Dodge Teases Its Electric Future, Honoring the Internal Combustion Engine Muscle Machines That Supported the Brand for More Than a Decade

The Dodge division of global auto concern Stellantis is finally adding some much-needed fresh product to its mix, even as it prepares for the last hurray of two current models.

New for 2023 is the Dodge Hornet, a compact commercial vehicle that is expected to bring more sporty flair to a segment with some highly functional, but not particularly high-performing vehicles. Among them the popular and well regarded Honda CR-V and Toyota RAV4.

Dodge counts on the Hornet’s capabilities as its main selling point and as the connective tissue of the company’s historic muscle-car DNA. (The Hornet shares a platform with the Alfa Romeo Tonale, with both vehicles produced in Italy.)

Building on its performance heritage, Dodge offers two variants, both with standard four-wheel drive.

The Hornet GT is powered by a 2.0-litre Hurricane 4-cylinder turbocharged four-cylinder engine that produces 265 horsepower. The Hornet R/T plug-in hybrid has a 1.3-litre three-cylinder turbo engine and an electric motor that drives the rear wheels; net power is 285 horsepower. (The R/T has a unique PowerShot feature that delivers an additional 25 horsepower in bursts of up to 15 seconds. According to the company, the maximum all-electric range is 30 miles.)

Dodge’s marketing aside, this isn’t an obvious runaway achievement in the category. The Toyota RAV4 Prime plug-in hybrid is rated at 302 horsepower and the plug-in version of the Hyundai Tucson isn’t that far behind at 261.

Dodge is taking orders for both models. The GT is expected to arrive in showrooms by the end of the year and the R/T in the spring.

In another nod to its performance roots, Dodge Hornet will offer owners additional parts through the Direct Connection program, which is available at select dealers.

While the Hornet R/T is Dodge’s first electric vehicle, more are on the way. The day after production of the Hornet was announced, Dodge unveiled its new Charger Daytona SRT Concept, which, if it went into production, would be the automaker’s first battery-electric vehicle.

The concept is powered by what Dodge calls its 800-volt Banshee four-wheel drive system. Details and specs were not released, although the new car would outperform a 707-horsepower gasoline-powered Charger Hellcat, the company said.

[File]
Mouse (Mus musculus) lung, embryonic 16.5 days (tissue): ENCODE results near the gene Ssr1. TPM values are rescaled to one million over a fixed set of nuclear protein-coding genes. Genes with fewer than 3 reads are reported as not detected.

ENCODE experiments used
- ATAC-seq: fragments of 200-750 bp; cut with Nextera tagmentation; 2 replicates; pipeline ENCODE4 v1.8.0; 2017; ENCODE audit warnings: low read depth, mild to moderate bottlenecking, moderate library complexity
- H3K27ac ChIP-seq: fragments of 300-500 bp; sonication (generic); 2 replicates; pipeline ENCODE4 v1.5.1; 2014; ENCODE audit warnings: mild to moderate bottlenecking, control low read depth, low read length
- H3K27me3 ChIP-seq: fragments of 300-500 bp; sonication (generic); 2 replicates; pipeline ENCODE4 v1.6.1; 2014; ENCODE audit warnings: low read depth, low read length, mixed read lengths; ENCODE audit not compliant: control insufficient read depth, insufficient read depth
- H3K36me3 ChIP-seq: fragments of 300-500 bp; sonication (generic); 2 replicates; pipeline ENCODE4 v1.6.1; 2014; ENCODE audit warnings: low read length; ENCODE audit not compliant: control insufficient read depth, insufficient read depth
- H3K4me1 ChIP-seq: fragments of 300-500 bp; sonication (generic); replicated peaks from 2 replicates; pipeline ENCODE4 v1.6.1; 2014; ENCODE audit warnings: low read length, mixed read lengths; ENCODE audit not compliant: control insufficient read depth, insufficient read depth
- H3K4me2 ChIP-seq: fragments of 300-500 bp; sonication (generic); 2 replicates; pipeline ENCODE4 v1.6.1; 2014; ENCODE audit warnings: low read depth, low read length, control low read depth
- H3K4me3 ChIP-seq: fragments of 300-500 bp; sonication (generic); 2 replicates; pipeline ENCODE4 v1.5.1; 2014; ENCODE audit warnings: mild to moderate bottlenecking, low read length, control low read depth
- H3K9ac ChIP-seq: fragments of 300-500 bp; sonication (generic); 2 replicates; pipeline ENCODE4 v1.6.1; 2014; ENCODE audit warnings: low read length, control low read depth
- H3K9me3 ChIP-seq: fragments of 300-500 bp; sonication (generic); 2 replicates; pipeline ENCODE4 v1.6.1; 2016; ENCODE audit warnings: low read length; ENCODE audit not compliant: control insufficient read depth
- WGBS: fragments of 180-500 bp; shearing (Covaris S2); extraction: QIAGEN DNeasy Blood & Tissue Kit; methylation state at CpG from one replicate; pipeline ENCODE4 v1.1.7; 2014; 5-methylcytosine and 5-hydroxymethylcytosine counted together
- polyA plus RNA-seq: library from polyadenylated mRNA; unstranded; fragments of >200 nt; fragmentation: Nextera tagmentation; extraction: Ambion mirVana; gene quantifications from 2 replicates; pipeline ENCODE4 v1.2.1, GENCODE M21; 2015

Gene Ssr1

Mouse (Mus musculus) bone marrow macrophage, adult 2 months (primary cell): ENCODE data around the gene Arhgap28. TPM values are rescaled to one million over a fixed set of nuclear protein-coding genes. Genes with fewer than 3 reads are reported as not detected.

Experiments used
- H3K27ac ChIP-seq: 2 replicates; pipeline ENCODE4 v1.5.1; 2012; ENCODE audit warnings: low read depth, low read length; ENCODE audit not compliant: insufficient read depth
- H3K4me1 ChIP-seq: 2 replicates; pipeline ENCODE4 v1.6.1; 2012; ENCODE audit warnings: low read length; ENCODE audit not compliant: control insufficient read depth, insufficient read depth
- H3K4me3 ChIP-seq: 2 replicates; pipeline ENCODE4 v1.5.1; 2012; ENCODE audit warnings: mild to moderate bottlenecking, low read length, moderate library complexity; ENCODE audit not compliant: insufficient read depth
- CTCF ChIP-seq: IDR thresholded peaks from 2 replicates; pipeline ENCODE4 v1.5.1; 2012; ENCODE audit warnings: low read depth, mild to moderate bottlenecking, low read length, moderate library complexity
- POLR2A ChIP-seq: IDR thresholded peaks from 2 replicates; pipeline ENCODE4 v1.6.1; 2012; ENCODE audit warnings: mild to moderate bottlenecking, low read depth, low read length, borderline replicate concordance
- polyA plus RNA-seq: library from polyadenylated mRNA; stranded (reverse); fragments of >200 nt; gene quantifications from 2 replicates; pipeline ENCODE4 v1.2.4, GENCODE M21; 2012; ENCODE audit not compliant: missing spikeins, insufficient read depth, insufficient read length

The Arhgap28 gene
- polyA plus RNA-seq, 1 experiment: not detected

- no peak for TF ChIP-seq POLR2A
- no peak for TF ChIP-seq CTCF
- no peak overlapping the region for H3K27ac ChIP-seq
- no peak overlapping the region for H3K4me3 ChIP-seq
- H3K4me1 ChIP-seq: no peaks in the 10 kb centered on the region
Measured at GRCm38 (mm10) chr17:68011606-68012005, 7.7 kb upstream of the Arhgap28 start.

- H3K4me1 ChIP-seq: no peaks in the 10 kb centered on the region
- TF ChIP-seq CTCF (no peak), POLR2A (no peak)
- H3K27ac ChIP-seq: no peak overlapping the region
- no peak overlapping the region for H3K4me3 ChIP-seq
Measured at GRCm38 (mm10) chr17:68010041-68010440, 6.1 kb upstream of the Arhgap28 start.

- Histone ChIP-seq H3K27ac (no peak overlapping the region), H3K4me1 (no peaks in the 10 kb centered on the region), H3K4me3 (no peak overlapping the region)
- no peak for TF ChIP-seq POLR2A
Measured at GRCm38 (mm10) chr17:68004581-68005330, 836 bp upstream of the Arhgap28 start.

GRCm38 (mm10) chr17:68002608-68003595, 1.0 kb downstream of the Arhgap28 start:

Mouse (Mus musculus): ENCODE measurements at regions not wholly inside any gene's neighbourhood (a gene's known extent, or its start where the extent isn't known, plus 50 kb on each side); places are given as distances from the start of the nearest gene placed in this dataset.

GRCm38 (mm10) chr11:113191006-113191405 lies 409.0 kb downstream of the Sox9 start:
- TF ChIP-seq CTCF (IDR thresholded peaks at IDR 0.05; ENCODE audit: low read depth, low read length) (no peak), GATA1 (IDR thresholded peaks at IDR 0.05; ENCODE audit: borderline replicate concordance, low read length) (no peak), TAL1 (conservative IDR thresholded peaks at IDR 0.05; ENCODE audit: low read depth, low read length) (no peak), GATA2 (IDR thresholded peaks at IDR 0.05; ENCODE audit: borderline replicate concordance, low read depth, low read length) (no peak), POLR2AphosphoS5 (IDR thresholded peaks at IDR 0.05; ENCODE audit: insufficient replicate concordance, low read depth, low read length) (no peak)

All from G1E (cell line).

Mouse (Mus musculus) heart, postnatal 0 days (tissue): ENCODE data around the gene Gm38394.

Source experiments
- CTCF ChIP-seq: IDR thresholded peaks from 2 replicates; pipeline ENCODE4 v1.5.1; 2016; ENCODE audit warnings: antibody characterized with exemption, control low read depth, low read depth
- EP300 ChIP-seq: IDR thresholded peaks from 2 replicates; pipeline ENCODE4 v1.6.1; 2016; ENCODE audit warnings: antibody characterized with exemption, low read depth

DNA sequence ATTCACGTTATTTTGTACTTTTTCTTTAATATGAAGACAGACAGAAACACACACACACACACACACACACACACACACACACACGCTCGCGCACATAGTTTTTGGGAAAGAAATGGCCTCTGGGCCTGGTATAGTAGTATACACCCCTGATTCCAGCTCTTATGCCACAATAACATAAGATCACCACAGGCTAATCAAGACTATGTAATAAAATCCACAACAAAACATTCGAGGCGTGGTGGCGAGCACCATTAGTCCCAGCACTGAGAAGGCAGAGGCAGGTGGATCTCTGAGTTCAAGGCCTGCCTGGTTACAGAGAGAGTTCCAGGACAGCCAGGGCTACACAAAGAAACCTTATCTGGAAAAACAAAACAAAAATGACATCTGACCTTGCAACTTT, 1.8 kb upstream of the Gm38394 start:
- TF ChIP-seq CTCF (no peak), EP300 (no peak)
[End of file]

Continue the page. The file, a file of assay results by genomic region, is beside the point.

One of the more unique features of the concept – aside from channeling the 1968 charger’s styling – is the Fratzonic Chambered Exhaust, which allows the normally whisper-quiet EV to produce engine sounds similar to that of its gasoline-powered counterpart. Dodge said the industry’s first feature will produce 126 decibels of noise it describes as “tactile, bone-shaking.”

In comparison, a loud exhaust from a combustion engine vehicle could be about 115 decibels.

The Charger and Challenger

Stellantis is also investing in its Ontario manufacturing facilities to build new electric vehicles, including the Brampton plant that builds the current Dodge Charger and Challenger, and the Chrysler 300.

By any measure, these vehicles are real dinosaurs: the current Charger went into production in 2011, while the Challenger is even older and made its debut in 2008. models that honor the history of the brand.

One example is the Challenger Black Ghost which pays tribute to the name of a black Challenger who roamed Detroit’s street racing scene in the 1970s. Plain black, the Black Ghost features a Gator grain vinyl roof and an 807 horsepower version of the supercharged 6.2-liter Hellcat V-8.

For the other Last Call model line, Dodge is immersing itself in its historic colors — hues that first appeared on its muscle cars of the late 1960s and early 1970s, such as Plum Crazy, B-5 ​​Blue, and Sublime.

The Last Call models will be sold by dealers on a first come, first served basis and each will bear a plaque that reads “Last Call” along with the inscriptions “Designed in Auburn Hills” and “Assembled in Brampton “.


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